Though almost everyone loves honey—one of nature’s sweet treats—most people don’t give it a second thought when it comes to how it was produced; they just know it tastes delicious! But did you know that beekeeping is an ancient practice that dates back thousands of years? In fact, the act of collecting honey has dramatically evolved over the course of history. In order to responsibly harvest this invaluable natural resource, there are a series of ethical and environmentally-safe practices that beekeepers must maintain. In this article, we’ll explore the elaborate process of apiculture, harvesting ethical honey, and what it takes to be a beekeeper today—including the fascinating evolution of beekeeping and how it affects our planet.
What Is Apiculture: An Introduction
Beekeeping—or apiculture—is the maintenance of bee colonies, typically in man-made hives, by humans. The most commonly utilized bees used for honey production are honeybees (genus Apis), but other honey-producing bees such as Melipona stingless bees are also kept.
A beekeeper—or apiarist—keeps bees in order to harvest their honey as well as other products that the hives produce (such as bee pollen, flower pollen, beeswax, propolis, and royal jelly) in order to pollinate crops, or to breed bees for sale to other beekeepers. An apiary—also known as a bee yard—is the location where the bees are kept.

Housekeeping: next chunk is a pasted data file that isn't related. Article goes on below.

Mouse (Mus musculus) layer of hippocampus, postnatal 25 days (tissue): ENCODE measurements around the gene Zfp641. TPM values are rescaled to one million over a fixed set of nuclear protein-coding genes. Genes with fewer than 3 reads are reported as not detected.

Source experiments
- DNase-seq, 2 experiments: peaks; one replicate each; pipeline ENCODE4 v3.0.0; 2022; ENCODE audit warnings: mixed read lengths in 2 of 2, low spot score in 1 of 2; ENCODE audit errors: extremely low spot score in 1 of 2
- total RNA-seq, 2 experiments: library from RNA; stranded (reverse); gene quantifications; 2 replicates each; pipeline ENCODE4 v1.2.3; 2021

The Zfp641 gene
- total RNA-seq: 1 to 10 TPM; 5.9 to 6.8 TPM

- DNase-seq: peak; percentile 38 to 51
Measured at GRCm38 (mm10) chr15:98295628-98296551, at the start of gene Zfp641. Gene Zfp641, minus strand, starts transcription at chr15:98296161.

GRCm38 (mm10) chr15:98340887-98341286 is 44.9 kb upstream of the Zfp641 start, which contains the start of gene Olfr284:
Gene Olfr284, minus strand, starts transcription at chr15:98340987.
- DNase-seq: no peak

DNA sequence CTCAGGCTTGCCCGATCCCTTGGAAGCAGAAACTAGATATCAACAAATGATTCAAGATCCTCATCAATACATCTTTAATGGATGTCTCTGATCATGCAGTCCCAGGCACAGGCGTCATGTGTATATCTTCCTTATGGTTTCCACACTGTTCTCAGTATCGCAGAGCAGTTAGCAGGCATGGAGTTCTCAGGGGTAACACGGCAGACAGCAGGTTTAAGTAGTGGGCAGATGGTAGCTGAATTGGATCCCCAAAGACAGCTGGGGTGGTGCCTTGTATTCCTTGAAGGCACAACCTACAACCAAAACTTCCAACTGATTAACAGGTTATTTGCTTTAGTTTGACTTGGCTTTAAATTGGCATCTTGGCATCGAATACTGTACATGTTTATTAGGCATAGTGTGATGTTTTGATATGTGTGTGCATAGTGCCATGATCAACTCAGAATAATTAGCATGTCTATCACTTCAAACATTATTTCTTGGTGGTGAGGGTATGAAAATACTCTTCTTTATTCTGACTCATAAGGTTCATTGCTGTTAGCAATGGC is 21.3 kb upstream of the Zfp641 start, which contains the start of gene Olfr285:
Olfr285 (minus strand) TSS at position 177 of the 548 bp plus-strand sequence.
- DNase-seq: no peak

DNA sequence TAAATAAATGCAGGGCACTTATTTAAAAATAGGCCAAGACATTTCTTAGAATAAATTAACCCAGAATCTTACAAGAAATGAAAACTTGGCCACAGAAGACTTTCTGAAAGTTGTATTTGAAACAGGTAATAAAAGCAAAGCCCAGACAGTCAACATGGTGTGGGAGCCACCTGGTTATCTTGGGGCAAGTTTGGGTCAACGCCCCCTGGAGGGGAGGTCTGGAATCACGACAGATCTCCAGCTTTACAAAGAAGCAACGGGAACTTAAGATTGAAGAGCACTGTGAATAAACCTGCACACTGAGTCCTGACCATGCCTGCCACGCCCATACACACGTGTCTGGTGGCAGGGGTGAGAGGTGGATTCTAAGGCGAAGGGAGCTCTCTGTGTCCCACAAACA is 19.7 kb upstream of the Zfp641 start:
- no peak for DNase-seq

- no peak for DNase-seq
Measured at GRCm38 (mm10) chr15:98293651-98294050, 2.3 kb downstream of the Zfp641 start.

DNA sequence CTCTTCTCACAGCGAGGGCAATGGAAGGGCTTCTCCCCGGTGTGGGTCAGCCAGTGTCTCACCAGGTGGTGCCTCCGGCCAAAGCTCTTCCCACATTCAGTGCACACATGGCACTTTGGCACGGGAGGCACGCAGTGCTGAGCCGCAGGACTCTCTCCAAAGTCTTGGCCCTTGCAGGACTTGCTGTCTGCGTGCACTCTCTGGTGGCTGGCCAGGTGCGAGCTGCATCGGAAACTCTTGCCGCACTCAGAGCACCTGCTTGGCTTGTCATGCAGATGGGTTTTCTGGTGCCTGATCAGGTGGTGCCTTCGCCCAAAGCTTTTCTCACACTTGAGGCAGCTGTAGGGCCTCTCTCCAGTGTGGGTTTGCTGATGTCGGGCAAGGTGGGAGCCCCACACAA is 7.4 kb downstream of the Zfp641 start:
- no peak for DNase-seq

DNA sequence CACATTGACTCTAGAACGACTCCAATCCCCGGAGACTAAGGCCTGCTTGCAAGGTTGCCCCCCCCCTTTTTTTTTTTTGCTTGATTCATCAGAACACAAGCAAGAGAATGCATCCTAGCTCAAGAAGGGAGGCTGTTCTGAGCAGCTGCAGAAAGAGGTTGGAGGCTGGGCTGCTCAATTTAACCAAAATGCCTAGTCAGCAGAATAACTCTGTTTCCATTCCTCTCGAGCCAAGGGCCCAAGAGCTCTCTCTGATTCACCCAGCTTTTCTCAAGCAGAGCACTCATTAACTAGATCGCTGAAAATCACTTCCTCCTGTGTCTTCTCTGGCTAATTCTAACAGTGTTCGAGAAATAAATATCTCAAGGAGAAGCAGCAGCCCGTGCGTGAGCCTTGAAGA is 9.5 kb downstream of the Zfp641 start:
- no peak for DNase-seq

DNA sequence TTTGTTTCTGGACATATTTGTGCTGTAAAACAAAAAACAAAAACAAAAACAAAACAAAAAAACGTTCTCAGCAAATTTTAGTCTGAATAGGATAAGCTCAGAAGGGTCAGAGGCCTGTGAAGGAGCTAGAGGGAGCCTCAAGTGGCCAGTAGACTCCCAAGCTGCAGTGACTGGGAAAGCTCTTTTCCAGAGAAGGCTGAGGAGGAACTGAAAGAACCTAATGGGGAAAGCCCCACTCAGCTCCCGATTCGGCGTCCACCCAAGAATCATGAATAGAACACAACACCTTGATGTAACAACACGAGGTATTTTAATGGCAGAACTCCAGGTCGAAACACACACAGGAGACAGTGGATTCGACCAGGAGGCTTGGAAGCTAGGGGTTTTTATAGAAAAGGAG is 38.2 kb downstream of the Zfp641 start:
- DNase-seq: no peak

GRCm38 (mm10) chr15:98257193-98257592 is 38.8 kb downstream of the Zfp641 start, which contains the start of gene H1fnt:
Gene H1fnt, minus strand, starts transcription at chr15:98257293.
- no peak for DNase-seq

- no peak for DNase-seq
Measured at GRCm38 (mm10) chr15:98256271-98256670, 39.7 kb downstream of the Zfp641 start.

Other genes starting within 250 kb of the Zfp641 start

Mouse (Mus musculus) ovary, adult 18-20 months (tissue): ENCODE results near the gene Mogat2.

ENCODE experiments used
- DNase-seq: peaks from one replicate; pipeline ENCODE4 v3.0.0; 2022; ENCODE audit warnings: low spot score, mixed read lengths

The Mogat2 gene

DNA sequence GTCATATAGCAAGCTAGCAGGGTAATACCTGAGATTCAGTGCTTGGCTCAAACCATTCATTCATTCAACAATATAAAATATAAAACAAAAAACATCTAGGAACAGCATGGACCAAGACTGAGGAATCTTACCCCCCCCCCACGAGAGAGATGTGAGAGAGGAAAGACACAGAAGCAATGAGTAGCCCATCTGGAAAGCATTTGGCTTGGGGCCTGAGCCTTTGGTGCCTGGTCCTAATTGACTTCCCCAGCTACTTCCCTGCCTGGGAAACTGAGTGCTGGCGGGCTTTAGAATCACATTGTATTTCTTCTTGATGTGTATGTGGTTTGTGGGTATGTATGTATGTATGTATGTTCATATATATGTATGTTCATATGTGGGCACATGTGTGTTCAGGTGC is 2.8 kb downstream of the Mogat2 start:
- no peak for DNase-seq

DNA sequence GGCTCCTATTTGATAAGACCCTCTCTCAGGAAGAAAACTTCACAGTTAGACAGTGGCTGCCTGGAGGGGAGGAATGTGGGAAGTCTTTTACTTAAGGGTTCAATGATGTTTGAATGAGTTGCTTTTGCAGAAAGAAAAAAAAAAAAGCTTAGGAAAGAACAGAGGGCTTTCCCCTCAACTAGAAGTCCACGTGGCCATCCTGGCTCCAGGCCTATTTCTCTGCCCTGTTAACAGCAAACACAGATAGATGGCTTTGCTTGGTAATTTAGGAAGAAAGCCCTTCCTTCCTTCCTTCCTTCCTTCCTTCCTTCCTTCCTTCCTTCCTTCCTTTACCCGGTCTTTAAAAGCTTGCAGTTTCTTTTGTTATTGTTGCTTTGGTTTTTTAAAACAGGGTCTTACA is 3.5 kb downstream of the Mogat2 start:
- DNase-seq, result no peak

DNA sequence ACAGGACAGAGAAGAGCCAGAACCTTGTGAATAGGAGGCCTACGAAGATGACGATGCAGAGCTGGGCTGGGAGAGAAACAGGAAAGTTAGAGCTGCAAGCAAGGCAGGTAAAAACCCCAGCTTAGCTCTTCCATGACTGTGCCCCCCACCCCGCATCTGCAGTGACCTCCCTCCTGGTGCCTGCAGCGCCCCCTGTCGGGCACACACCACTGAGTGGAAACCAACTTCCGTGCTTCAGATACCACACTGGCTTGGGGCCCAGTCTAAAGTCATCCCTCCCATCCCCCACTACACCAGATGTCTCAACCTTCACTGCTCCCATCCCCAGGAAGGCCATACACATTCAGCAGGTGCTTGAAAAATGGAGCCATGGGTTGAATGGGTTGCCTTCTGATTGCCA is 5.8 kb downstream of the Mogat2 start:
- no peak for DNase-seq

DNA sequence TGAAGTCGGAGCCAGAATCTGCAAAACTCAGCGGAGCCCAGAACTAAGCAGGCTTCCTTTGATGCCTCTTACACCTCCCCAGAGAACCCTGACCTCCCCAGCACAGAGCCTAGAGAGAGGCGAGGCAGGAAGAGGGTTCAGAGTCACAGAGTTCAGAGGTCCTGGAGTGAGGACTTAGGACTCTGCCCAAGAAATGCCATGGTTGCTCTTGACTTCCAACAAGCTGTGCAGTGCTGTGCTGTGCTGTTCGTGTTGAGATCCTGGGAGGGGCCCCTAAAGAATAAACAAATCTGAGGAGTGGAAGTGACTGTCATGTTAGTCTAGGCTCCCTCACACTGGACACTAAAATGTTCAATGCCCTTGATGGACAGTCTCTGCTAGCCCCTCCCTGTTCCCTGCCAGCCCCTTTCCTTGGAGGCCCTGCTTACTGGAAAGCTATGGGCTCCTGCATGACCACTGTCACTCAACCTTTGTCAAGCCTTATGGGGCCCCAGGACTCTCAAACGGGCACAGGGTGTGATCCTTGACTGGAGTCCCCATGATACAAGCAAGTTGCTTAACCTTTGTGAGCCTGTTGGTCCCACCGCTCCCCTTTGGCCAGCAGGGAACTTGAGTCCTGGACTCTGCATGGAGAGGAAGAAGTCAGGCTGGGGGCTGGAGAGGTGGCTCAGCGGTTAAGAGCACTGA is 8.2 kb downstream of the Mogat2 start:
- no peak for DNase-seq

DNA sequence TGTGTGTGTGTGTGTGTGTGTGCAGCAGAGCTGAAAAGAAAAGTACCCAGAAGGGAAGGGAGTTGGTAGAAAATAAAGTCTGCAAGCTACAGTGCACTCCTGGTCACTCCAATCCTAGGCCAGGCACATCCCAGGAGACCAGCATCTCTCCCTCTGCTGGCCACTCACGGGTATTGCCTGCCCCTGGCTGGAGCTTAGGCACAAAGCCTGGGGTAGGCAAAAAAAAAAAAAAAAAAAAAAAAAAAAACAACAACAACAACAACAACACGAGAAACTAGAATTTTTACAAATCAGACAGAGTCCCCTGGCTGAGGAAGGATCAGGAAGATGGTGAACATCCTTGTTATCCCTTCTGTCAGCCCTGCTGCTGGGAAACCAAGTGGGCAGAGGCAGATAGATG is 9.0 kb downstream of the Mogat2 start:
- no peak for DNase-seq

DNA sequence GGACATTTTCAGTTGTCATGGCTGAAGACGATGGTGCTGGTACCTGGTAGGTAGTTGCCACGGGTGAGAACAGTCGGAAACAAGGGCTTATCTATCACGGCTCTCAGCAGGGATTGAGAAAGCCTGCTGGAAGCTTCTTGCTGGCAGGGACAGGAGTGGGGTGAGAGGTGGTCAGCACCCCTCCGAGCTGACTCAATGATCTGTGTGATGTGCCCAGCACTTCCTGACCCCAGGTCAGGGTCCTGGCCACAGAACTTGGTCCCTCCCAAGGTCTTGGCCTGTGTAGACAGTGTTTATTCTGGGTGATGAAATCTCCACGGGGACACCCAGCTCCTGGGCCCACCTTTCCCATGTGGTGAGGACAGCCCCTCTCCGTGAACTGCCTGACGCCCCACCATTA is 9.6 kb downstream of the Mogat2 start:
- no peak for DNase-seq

Archeologists have discovered depictions of humans collecting honey from wild bees that date back 10,000 years. While beekeeping in pottery vessels began approximately 9,000 years ago in North Africa, domestication of bees is portrayed in Egyptian art around 4,500 years ago. Other prehistoric evidence of apiculture has been found in Greece, China, and in ancient Maya civilizations.
What Does An Apiarist Do: Exploring The Practices Of Beekeepers
What Does An Apiarist Do: Exploring The Practices Of Beekeepers